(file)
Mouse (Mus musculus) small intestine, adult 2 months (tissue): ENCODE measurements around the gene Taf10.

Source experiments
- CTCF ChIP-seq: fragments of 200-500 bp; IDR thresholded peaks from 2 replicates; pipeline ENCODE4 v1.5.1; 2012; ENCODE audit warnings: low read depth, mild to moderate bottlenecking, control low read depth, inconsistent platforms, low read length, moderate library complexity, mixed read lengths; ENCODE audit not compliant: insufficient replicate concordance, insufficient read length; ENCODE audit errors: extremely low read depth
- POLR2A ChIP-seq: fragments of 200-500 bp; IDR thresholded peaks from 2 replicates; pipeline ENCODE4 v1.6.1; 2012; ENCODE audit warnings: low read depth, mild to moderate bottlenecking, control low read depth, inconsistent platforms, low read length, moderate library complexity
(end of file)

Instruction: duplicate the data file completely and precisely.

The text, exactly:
Mouse (Mus musculus) small intestine, adult 2 months (tissue): ENCODE measurements around the gene Taf10.

Source experiments
- CTCF ChIP-seq: fragments of 200-500 bp; IDR thresholded peaks from 2 replicates; pipeline ENCODE4 v1.5.1; 2012; ENCODE audit warnings: low read depth, mild to moderate bottlenecking, control low read depth, inconsistent platforms, low read length, moderate library complexity, mixed read lengths; ENCODE audit not compliant: insufficient replicate concordance, insufficient read length; ENCODE audit errors: extremely low read depth
- POLR2A ChIP-seq: fragments of 200-500 bp; IDR thresholded peaks from 2 replicates; pipeline ENCODE4 v1.6.1; 2012; ENCODE audit warnings: low read depth, mild to moderate bottlenecking, control low read depth, inconsistent platforms, low read length, moderate library complexity